Brussels, 13 November 2019/ACP: “The European Union (EU) has provided new financial instruments for ACP countries’ private sector, but there must be synergy among all actors, to boost the market,” says Viwanou Gnassounou, Assistant Secretary-General of the African, Caribbean and Pacific (ACP) Group of States. The senior official spoke to Financial Afrik on the margins of the ACP Private Sector Development Information, Knowledge Sharing and Networking Forum, which took place in Dakar, Senegal, from 6 to 8 November 2019.
Can you remind us of the objective of this ACP-EU Forum?
We sought to bring together private sector actors and persons who make decisions regarding the ethics governing intra-ACP European funds, to present to them, over these 3 days, the new private sector financing instruments developed over the last four years. We have developed a new private sector support strategy, to give new impetus to our countries’ socio-economic development. So, we are going to the private sector to present it with the results of our consultations and jointly approve these new means for supporting it. Ultimately, the essential aim of the meeting is to have inclusive dialogue that validates the instruments, so that we can access these resources and possibly provide guidance.
What is the reason for this networking between African private sectors and those of the Caribbean and the Pacific?
This networking can be attributed to the dynamism seen on the international market. If you take a look today, there are major trade agreements between the countries of the North, in particular countries in Europe, America, and Asia. The countries of the South must also be able to ensure that their markets develop. When we buy certain products, we need inputs that must sometimes come from abroad. We may not find these inputs in Africa, but in the Caribbean. You know, that region is to a certain degree, the African Diaspora. And the same can be said of the Pacific. The ACP Group was created 45 years ago.
It is this recognition that made it necessary to ensure that these Afro-descendants remain united and work not only in ethical and cultural terms, but also in economic terms. So, it is this economic dimension that we are currently materialising, and we have ensured that, region by region, we have dialogue.
Is this initiative a part of the regional reinforcement framework between the EU and ACP countries?
Of course. We have a long-standing Agreement, which was signed in Cotonou in 2000, between the ACP Group and the European Union (EU). This Agreement has enabled us to mobilise approximately €100 billion. The most recent Agreement covers financing for the period 2014/2020, with an allocation of over €35 billion to support the development of our countries.Once both the EU and our States recognise the key role of the private sector, our cooperation, which dates back many years, will then be able to ensure that specific resources are dedicated to the private sector.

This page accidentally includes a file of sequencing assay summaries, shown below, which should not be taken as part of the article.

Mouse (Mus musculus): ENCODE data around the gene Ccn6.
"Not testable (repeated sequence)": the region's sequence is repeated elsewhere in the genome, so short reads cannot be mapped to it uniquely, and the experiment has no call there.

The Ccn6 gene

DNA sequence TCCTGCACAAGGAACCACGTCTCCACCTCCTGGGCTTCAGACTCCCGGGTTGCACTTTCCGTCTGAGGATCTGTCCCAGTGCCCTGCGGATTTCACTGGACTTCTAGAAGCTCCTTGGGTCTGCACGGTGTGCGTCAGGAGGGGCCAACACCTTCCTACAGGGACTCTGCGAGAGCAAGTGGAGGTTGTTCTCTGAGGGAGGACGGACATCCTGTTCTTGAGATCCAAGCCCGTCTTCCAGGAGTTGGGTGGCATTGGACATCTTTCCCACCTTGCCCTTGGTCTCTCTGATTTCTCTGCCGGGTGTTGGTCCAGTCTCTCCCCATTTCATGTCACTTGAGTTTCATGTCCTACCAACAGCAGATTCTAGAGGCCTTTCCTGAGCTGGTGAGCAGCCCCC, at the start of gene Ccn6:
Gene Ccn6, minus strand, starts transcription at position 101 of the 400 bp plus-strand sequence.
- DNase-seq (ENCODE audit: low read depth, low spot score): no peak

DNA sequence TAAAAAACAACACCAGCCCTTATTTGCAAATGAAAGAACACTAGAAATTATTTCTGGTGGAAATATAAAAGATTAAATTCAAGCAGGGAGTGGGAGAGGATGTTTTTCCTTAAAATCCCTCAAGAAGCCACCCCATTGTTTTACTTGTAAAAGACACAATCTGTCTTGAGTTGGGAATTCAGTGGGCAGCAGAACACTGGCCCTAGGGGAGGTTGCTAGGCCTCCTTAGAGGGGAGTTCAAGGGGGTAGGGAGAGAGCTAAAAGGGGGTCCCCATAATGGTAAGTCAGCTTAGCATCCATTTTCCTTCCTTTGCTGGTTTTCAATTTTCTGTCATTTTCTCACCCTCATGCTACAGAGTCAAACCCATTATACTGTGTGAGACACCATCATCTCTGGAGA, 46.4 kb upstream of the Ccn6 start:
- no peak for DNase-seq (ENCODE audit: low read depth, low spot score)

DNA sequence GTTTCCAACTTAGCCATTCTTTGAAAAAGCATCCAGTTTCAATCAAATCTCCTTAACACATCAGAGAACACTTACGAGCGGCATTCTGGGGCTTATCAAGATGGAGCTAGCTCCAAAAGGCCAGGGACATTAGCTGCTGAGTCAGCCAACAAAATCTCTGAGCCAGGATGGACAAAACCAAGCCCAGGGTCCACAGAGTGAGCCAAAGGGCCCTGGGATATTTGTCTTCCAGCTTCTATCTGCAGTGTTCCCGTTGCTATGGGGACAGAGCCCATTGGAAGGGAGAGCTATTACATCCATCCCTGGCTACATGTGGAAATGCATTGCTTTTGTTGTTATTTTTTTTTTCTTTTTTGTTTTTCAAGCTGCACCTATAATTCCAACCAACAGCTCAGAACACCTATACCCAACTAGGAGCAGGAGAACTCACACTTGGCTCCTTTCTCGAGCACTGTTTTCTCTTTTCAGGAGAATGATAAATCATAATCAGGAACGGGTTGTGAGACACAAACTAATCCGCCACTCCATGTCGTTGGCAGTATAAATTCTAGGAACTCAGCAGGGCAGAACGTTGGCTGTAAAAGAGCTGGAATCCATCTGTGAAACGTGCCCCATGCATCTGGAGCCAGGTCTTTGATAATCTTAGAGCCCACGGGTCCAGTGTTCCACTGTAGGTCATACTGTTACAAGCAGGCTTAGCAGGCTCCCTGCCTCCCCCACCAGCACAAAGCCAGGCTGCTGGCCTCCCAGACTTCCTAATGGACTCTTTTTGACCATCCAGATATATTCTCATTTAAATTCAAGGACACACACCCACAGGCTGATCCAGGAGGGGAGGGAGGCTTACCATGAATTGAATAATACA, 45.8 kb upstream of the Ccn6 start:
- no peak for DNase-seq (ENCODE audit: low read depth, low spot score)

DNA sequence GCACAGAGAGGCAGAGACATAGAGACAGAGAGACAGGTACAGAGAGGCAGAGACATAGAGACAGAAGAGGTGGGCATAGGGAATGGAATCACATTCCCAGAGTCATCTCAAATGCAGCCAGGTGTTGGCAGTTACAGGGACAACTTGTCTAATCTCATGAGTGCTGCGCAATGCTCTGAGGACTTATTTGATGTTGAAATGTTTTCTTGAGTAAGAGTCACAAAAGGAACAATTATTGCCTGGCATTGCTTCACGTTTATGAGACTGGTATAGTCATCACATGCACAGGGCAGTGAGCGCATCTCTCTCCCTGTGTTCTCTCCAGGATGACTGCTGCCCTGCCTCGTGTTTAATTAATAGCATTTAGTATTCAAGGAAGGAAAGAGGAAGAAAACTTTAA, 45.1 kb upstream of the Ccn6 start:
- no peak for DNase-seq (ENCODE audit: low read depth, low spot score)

Can you expand on the progress of the Economic Partnership Agreements?
The economic partnership has evolved in different ways, according to the region. Some regions have signed and begun implementation. Others, like West Africa, have faced some challenges. There are countries that initialled the Agreement but that are not yet ready to sign for implementation. Ghana and Côte d’Ivoire have begun to implement the EPAs, fearing that failure to ratify would jeopardise their exports to the EU. We are currently in discussions to ensure that we have a complete agreement at the regional level. And we will make sure that each country in the region gets the assistance it needs to be able to move forward and sign. We cannot force any country to sign, because each country has its own interests.
What is at stake for the EPAs and the African Continental Free Trade Agreement (AfCFTA)?
The EPAs will be gradually absorbed into the African Continental Free Trade Agreement (AfCFTA), because we cannot have a Free Trade Area at the regional level, and borders at the African continental level.
It is therefore important for the EPAs to be consolidated and for them to facilitate a customs union in West Africa. The other unions must also be consolidated, so that we can remove the barriers in five blocs. It is easier to remove barriers in five main regional blocs than to remove them in 54 African States. So this is why we continue to encourage the formation of the regional groups, to then move on to the opening of borders, in order to make the AfCFTA effective.
According to some analyses, the African private sector is not truly playing its role in the process of creating added value
The African private sector, as I said earlier, knows how to seize opportunities, when they find these interesting. Today, there are constraints preventing the private sector from moving forward in terms of legal security, guarantees, and project viability.
This is why we speak of a mixed approach using public and private funds. Our role is to ensure that public funds, which are in fact subventions, are used to prepare private investments.
We will work (that is why the private sector is here with us) to mitigate the risk factors perceived by the private sector, which are real risk factors.
What is your outlook for Africa?
The outlook is positive, of course. As you know, Africa is a young and growing continent. It has a huge market that is developing. We must ensure that this potential becomes a reality. And we cannot do this unless we develop national, regional, and continental champions. If we do not do this, others will do it in our place. Large multinationals will come here, but while they are coming, we also want to be able to develop our private sectors.
Interview conducted by Ibrahima Junior Dia